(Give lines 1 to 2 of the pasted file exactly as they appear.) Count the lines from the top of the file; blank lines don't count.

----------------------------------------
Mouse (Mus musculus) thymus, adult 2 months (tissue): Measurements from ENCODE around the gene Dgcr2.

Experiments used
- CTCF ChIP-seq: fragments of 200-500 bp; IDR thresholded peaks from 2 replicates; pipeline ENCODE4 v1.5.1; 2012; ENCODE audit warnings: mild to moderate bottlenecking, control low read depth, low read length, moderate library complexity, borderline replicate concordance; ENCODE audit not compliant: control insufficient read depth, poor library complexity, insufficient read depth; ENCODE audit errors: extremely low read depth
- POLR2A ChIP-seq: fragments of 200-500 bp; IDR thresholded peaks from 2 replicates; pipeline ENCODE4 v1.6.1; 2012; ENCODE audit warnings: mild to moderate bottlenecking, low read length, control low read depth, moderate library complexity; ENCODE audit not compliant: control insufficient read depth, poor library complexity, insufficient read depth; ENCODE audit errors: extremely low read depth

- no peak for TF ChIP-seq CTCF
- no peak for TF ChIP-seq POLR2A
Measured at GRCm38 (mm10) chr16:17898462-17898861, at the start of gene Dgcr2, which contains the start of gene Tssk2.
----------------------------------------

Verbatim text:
Mouse (Mus musculus) thymus, adult 2 months (tissue): Measurements from ENCODE around the gene Dgcr2.

Experiments used